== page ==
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If I have $n$ random variables $X^n=(X_t^{(n)})_{t\ge 0}$, all $X^i$ normal distributed and they are independent. Now I define new processes:


Since $X^{(i)}$ are independent, $Z_t$ is normal distributed too. My question is: Is $Z=(Z_t)_{t\ge 0}$ a Gaussian process, i.e. is for $t_1<\dots<t_n$ the random vector $(Z_{t_1},\dots,Z_{t_n})$ multivariat normal distributed? If so why?

Thanks for your help


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Please use $X^{(i)}$ instead of $X^i$. You may need to compute the variance of the processes at some time – Dilip Sarwate Mar 7 '12 at 13:30
Hint: linear transformations of Gaussian processes yield Gaussian processes. – Dilip Sarwate Mar 7 '12 at 13:33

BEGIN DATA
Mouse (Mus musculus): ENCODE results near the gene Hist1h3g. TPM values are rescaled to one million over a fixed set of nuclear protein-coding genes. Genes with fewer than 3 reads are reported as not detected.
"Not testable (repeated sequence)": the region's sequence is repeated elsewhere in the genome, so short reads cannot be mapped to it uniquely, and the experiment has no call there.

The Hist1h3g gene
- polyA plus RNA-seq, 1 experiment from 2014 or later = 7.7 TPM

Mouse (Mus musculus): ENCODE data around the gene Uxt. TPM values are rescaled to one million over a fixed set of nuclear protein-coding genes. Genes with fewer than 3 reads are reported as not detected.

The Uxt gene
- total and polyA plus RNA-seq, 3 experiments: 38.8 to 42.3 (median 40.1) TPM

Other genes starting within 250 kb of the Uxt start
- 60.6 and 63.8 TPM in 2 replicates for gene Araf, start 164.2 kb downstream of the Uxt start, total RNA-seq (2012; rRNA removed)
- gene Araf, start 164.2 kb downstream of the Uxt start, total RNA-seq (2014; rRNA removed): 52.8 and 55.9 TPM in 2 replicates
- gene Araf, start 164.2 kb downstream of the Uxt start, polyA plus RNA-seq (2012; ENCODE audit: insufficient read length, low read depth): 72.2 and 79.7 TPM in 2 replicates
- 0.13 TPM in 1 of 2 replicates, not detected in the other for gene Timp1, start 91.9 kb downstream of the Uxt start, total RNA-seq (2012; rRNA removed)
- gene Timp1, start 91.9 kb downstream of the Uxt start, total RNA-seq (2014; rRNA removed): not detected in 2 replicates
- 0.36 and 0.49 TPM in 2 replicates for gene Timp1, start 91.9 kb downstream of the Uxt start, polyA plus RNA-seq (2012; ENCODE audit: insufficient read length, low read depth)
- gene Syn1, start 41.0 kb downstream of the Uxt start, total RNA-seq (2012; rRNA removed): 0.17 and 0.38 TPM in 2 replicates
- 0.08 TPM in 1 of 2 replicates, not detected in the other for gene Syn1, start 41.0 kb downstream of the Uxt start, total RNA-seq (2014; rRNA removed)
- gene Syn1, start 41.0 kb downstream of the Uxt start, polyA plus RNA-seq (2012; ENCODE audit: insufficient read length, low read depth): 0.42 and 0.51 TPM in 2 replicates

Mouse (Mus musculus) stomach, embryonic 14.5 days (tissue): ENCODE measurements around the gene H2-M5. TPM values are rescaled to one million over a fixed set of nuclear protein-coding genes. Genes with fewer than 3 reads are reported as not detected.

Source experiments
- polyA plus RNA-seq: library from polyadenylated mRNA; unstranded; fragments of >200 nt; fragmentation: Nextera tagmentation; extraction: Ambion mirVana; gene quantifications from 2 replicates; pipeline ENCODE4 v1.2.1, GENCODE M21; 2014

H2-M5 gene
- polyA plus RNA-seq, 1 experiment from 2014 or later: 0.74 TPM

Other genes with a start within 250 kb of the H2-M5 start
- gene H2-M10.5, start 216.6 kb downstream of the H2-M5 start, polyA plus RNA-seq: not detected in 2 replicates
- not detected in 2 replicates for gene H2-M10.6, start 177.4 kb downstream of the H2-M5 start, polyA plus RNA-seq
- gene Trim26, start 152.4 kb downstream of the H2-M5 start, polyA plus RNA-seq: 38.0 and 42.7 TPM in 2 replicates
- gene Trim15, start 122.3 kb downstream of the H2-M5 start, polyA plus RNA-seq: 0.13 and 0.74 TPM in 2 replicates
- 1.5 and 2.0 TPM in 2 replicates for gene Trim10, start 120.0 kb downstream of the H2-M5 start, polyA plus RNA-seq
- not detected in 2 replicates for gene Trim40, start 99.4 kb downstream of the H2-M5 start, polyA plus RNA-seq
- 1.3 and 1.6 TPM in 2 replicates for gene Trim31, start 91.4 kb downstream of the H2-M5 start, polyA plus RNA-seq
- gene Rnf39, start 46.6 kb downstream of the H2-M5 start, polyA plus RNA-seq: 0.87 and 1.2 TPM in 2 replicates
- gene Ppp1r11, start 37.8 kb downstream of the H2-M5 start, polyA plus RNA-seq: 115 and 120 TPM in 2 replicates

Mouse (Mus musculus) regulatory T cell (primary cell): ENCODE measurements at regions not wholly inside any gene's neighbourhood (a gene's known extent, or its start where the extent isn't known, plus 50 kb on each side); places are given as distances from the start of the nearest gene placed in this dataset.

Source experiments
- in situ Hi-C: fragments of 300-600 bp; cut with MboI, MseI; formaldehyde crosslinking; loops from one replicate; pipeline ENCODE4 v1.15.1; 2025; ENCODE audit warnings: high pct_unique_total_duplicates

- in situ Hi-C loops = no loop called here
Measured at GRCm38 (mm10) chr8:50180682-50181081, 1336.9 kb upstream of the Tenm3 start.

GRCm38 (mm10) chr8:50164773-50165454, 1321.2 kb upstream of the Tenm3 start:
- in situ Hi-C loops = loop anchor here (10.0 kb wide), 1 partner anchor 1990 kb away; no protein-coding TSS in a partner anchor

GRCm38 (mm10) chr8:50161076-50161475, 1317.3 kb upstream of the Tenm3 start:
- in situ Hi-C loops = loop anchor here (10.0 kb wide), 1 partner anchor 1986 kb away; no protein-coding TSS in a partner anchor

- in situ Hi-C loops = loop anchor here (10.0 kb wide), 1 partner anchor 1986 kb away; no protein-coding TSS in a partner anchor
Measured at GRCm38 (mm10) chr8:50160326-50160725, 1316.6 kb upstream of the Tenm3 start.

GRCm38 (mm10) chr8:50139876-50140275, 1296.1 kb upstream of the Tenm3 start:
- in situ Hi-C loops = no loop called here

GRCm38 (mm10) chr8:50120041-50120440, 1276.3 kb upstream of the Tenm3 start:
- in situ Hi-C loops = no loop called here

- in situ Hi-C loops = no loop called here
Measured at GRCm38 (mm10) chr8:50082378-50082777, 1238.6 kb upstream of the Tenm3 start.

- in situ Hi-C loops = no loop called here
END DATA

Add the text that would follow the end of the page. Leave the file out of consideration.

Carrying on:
@ Dilip Sarwate: I edited my post. Please could you give some further explanations. All I know is, that $Z_t$ is normal distributed, but how should I use here linear transformation. Thank you for your help – user20869 Mar 8 '12 at 13:45
See for example here or here – Dilip Sarwate Mar 8 '12 at 14:19
up vote 0 down vote accepted

I write $m$ instead of $n$ for the number of time points, because $n$ is already used for the number of random processes.

Since each $X^{(i)}$ is a Gaussian process, the random vector $$(X_{t_1}^{(i)},\dots X_{t_m}^{(i)})$$ has a multivariate normal distribution for each $i=1,\dots,n$. Putting $n$ independent vectors of this kind together makes a normally distributed vector of length $mn$: $$(X_{t_1}^{(1)},\dots X_{t_m}^{(1)}, X_{t_1}^{(2)},\dots X_{t_m}^{(2)}, \dots X_{t_1}^{(n)},\dots X_{t_m}^{(n)})$$ Pushforward by a linear map that sums the entries corresponding to the same time is also a normal distribution. Thus, $(Z_{t_1} ,\dots Z_{t_m} )$ is normally distributed.

Related: Will normal random variables form a normal random vector?

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